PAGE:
The Possible Felony
The dance that happens with the sketchy person in the Blues room who takes advantage of the sensual nature of the dance. You can try to shower afterwards, but you may never feel clean again. The great blues dancer is one who respects both the sensual nature of the dance and one’s partner in that dance. Great blues dances only happen if both partners are comfortable expressing themselves.
The dance with someone (often teachers or advanced dancers in the scene) who, for various reasons, only give about 50% effort. Sometimes it’s straight up condescension, other times, it’s legit, like it’s the fiftieth dance the teacher has had in a row, and they know you probably won’t have a chance to dance with them if they don’t at that moment, and they feel that maybe you’ll at least enjoy the feeling of their leading/following, even if they have the vague look on their face of herring. Still though, it’s not necessarily satisfying.
The Black Ice Dance
The dance you have when you suddenly hit an invisible patch of dance wax or otherwise slicky part of the floor, and thus spend more time looking out for yourself and partner rather than actually expressing yourselves to the music. This is just a more specific example of any dance where the floor conditions keep you from getting the most out of a dance. Which brings us to:
Trying to dance in a space full of kicks, rapid-fire swing-outs in your direction, and overall people “feeling it”, saying they’re sorry over their shoulder, and then kicking you again.
The Jacked Jill
(Or, to be fair, the Jacked Jack.) The dance with a Jack and Jill partner who is trying way too hard to win this contest.
The dance with the partner who just isn’t leading/following—like, at all. And so you do twice as much work to make it all happen.
The Ex Dance
The awkward dance with a recent ex done mostly to assure each other that you’re civil with one another and that there are no hard feelings, at least on the dance floor. Also sometimes to assure that guilty feet do have rhythm. (I know, right?)
The Greased-Watermelon Dance
Sweat is a natural part of swing dancing, more so for some than for others. So, the existence of sweat should not make or break a dance (Though, this one time, I think it was Nina, got a drop of some guy’s sweat right in her open mouth. True story.) However, the clothing choices one makes when one does sweat a lot is what’s important. Women should not wear open-backed shirts if they sweat a lot, and everyone who sweats should monitor their shirts and change into dry ones, and bring a hand towel to a dance.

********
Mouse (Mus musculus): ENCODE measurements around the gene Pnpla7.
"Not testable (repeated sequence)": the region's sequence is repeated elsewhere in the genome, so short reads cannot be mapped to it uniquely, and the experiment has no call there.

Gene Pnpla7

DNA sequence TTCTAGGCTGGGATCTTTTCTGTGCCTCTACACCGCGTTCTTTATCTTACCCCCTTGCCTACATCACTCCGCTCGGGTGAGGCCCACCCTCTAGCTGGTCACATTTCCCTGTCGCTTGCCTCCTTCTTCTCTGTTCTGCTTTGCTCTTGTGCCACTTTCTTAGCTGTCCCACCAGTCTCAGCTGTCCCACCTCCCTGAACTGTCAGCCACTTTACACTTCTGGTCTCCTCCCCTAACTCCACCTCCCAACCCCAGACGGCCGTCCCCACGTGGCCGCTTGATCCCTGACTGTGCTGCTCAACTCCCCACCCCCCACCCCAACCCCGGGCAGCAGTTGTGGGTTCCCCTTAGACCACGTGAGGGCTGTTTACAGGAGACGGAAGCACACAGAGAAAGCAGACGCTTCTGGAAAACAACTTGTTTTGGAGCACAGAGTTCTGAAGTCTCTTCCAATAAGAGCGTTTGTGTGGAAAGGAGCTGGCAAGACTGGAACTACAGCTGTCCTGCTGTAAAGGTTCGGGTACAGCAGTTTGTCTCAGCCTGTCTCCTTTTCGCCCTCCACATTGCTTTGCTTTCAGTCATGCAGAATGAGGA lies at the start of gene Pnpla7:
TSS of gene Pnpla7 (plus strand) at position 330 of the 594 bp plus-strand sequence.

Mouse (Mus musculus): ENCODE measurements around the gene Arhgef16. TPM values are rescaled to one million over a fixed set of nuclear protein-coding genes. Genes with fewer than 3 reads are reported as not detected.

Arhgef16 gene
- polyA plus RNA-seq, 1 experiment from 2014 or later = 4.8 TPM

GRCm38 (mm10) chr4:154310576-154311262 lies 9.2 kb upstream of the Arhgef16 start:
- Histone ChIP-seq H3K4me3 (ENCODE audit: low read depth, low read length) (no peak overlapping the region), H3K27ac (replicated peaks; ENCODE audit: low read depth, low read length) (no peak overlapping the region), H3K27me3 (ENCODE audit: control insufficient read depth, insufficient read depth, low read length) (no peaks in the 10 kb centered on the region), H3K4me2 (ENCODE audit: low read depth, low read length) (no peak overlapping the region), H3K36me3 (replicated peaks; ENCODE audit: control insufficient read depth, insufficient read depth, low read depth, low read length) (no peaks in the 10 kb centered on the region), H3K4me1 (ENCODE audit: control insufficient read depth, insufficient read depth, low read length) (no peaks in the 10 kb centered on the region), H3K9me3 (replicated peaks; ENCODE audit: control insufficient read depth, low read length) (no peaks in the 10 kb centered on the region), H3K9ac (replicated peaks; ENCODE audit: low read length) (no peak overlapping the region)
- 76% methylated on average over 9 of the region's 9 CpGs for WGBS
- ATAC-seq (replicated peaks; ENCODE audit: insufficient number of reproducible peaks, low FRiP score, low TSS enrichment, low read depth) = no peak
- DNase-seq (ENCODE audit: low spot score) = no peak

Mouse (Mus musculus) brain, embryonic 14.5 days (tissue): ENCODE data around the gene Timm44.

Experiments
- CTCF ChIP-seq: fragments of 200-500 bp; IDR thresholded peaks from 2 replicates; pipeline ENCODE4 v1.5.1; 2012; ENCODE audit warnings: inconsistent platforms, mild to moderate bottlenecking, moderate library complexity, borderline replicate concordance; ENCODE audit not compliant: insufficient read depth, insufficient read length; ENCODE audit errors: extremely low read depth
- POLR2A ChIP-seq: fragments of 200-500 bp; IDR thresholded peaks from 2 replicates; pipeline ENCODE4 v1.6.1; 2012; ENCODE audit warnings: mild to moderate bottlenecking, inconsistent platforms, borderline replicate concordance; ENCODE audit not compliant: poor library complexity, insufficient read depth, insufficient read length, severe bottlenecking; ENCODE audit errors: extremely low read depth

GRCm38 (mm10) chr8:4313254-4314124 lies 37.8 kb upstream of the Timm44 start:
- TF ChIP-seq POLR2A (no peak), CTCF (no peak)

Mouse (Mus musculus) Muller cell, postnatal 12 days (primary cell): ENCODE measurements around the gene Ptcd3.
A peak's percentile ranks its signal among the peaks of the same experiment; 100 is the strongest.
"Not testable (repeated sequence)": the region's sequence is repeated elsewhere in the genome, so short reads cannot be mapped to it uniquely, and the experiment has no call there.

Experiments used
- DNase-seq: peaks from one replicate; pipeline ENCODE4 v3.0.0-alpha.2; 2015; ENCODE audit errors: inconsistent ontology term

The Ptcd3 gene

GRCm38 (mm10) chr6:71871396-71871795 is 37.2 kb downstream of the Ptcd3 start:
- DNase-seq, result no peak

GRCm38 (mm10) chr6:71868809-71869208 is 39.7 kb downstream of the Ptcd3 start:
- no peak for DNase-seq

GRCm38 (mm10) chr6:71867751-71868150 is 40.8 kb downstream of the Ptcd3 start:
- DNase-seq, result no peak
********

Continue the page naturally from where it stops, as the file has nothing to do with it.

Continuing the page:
The Root Canal Dance
The dance you have where you’ve just accepted a dance and then it turns out the song is one that gives you the same feeling of enjoyment as a root canal.
The Paddy Wagon
The dance where you haul around a drunkard for three minutes. (Or get hauled by).
What have I missed?
Let me know in the comments section below. Also, I’ll admit some of these analogies are just goofy—I’m open to better ones (and, some of the above aren’t even analogies.)
** — Only because a “conversation,” though one way of describing what happens sometimes when a leader and follower play off of each other, has perhaps become too much of a go-to word to describe dynamics that are slightly more complicated.
It’s still perfectly applicable in certain situations, and I’ll still probably use it in class, I just wanted to challenge myself.
***–A clarification: (Just to be precise.) So, the quote as we have it on video is “Good floor, good music, good dancing. Bad floor, bad music, bad dancing.” However, this was a common quote from him, and for Bal Jam one year I interviewed him and Lila and seem to recall “partner” was part of the picture. In hindsight, I may be remembering wrong. However, now it’s a philosophical dilemma–because I believe the addition of “good partner” is an even greater truth than the original. So maybe I should just add my name to the quote and take credit for an incredible dance quote, Duchamp style?
If so, then the epigram should go like this:
“Good floor, good music, good dancing.”–Willie Desatoff.
“Willie forgot one key ingredient. It should go ‘Good floor, good music, good partner, good dancing.’ There, that’s it.”